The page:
Angry black woman

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The angry black woman stereotype is a trope in American society that portrays African-American women as sassy, ill-mannered, and ill-tempered by nature. Related concepts are the "sapphire" or "sassy black woman".

Scholars Dionne Bennett and Marcyliena Morgan suggest that the stereotype is less studied than the mammy and Jezebel archetypes because researchers accept it as true.[1][unreliable source?][2]

Carolyn West defines the Angry Black Woman as one variety of a Sapphire stereotype (another category listed is "Sistas with Attitude").[3] West defines the pervasive "Sapphire/ABW image" as "a template for portraying almost all Black women" and as serving several purposes. West sees it as "passion and righteous indignation... often misread as irrational anger... used to silence and shame Black women who dare to challenge social inequalities, complain about their circumstances, or demand fair treatment (Harris-Perry, 2011).[4][5]

Defined by Pilgrim (2015), "it is a social control mechanism that is employed to punish black women who violate the societal norms that encourage them to be passive, servile, nonthreatening, and unseen" (p. 121).[6][7] It has been characterized as leading to a form of double bind.[8]

Sapphire stereotype as source[edit]

Sapphire is an insulting term associated with the most dominant portrayals of Black women. According to the Sapphire stereotype, enslaved black women were aggressive, dominant, and masculine: "In antebellum America, the female slaves' chattel status, sex, and race combined to create a complicated set of myths about Black women."[9] Black women are perceived as malicious, stubborn, overbearing, unnecessarily loud, and violent with African American men as their major targets as they mock these men for their many offenses that range from being broke and unemployed to sexually pursuing White or other women.

Negative caricatures of black women historically justified their exploitation. The Sapphire archetype painted enslaved women as impure, strong, masculine, dominant, and aggressive women who drove their children and partners away.[9] This archetype stereotypes black women as experiencing disappointment, displeasure, bitterness or rage because of her significant other, and the term was also used to refer to or black women in general who show emotion in any situation. The Sapphire stereotype was introduced by the airing of the Amos 'n' Andy radio show which was produced by two White male actors. The content of the show focused heavily on belittling black men and how black women treat their husbands for being lazy and unemployed.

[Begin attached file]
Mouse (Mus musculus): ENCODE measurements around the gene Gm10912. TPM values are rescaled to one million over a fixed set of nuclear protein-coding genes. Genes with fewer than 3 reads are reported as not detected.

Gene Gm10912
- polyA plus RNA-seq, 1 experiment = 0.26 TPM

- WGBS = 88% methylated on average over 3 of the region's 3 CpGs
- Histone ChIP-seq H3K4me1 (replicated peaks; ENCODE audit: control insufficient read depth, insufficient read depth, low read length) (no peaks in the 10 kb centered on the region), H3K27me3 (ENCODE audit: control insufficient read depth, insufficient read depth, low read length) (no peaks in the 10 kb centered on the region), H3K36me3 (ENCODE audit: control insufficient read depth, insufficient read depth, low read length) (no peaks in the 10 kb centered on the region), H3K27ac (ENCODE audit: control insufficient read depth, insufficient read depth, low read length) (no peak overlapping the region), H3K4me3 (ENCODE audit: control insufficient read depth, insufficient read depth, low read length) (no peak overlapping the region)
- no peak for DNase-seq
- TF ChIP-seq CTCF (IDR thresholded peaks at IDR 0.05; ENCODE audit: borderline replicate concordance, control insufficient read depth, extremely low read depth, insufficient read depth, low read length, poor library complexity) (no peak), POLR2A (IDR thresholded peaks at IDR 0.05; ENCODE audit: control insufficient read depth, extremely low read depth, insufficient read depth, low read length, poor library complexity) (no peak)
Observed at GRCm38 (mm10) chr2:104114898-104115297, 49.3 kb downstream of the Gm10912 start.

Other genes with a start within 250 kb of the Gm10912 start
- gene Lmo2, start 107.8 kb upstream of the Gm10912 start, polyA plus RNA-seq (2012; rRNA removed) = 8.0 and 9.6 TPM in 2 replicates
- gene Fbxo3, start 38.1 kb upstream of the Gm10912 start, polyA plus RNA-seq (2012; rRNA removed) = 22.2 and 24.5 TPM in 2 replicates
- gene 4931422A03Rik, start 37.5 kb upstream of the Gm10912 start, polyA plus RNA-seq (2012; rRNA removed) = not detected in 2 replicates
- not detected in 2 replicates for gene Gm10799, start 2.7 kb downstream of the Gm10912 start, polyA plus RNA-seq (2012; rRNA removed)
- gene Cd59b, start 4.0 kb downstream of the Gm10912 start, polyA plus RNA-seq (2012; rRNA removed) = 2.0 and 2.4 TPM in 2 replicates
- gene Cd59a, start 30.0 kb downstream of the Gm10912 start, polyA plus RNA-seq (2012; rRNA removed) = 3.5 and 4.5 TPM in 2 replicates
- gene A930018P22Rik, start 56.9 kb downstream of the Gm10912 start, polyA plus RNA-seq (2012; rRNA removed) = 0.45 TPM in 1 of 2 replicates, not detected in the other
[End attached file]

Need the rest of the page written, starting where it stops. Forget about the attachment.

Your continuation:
Perpetuation and reproduction of the stereotype[edit]

With roots in slavery, the sapphire archetype was further replicated in films, shows, and literature by the early 1930s. Through these media and social platforms the stereotype was cultivated and sustained. Black women were perceived to be too expressive, more opinionated, harsh, have bad attitudes, loud, and generally negative and rude in nature. The 1930s radio show Amos 'n' Andy was particularly one of the first media outlets that reinforced the stereotype. In this production two white men voiced Black characters. Among those characters were Black women. The narrative of anger, assertiveness, and frequent emasculation was echoed with characters such as Aunt Esther from Sanford and Son and Pam from Martin.[citation needed]

Relationships to other stereotypes[edit]

The sapphire archetype coincides with the mammy and Jezebel. All three of these archetypes uphold the angry black woman stereotype, but in different ways. In these archetypes, black women were characterized as caregivers, submissive, dependent on men, promiscuous, aggressive and arrogant.[9] The reproduction of these archetypes in popular culture legitimized the dehumanization of black women.

Gender studies professor [Deborah Gray White] writes, "slave women understood the value of silence and secrecy... like all who are dependent upon the caprices of a master, they hide their real sentiments and turn toward him changeless smile or enigmatic passivity".[9] In other words, slavery shaped how enslaved women expressed or suppressed their anger.

Black feminist response[edit]